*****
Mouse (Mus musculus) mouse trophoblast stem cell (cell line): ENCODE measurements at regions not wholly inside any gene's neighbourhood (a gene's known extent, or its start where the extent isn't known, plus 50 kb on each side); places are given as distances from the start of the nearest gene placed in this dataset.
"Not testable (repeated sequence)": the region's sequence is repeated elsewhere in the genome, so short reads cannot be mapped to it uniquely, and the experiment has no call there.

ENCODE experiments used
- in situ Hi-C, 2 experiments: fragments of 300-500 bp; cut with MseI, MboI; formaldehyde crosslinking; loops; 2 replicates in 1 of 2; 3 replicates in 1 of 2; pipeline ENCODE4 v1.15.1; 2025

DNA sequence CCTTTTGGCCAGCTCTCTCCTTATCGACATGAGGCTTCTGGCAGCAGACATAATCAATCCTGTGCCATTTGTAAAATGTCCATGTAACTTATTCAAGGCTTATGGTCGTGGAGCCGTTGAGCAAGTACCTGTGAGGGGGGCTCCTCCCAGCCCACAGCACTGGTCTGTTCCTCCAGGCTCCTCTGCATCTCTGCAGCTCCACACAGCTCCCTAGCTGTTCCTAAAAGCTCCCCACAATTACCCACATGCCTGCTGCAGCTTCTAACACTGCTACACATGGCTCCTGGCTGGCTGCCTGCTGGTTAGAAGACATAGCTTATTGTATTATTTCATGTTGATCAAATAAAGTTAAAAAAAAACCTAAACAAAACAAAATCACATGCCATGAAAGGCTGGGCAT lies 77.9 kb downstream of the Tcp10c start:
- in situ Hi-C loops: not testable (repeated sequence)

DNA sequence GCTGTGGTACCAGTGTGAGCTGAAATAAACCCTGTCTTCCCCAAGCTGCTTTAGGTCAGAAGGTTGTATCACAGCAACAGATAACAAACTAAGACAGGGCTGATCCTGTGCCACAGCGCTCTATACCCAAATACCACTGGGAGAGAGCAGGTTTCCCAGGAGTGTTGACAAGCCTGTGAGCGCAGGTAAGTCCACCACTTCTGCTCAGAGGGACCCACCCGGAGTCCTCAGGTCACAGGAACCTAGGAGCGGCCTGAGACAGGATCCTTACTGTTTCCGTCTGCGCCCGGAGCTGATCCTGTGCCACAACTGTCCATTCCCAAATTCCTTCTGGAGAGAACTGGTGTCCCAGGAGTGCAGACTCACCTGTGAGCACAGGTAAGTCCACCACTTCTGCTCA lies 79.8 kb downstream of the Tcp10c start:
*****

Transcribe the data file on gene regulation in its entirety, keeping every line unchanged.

Mouse (Mus musculus) mouse trophoblast stem cell (cell line): ENCODE measurements at regions not wholly inside any gene's neighbourhood (a gene's known extent, or its start where the extent isn't known, plus 50 kb on each side); places are given as distances from the start of the nearest gene placed in this dataset.
"Not testable (repeated sequence)": the region's sequence is repeated elsewhere in the genome, so short reads cannot be mapped to it uniquely, and the experiment has no call there.

ENCODE experiments used
- in situ Hi-C, 2 experiments: fragments of 300-500 bp; cut with MseI, MboI; formaldehyde crosslinking; loops; 2 replicates in 1 of 2; 3 replicates in 1 of 2; pipeline ENCODE4 v1.15.1; 2025

DNA sequence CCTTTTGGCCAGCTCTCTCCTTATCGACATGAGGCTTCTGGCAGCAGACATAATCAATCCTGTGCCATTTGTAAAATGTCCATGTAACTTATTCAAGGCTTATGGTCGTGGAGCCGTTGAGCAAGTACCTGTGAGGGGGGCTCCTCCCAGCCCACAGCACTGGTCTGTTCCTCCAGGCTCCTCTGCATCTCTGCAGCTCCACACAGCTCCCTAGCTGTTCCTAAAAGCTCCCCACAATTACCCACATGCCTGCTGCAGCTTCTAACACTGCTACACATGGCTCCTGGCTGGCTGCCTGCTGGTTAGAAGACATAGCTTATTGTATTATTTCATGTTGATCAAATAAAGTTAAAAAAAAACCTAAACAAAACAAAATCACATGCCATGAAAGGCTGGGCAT lies 77.9 kb downstream of the Tcp10c start:
- in situ Hi-C loops: not testable (repeated sequence)

DNA sequence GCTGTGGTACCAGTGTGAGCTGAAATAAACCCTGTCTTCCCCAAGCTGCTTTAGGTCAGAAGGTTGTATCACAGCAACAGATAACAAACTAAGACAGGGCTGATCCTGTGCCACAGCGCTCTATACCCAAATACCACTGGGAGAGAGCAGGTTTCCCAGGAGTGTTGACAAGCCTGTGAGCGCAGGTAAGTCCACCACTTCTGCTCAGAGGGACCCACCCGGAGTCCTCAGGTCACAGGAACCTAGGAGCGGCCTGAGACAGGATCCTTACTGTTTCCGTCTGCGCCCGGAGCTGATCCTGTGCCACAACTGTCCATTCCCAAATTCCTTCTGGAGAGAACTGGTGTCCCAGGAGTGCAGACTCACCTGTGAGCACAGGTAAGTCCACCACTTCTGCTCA lies 79.8 kb downstream of the Tcp10c start: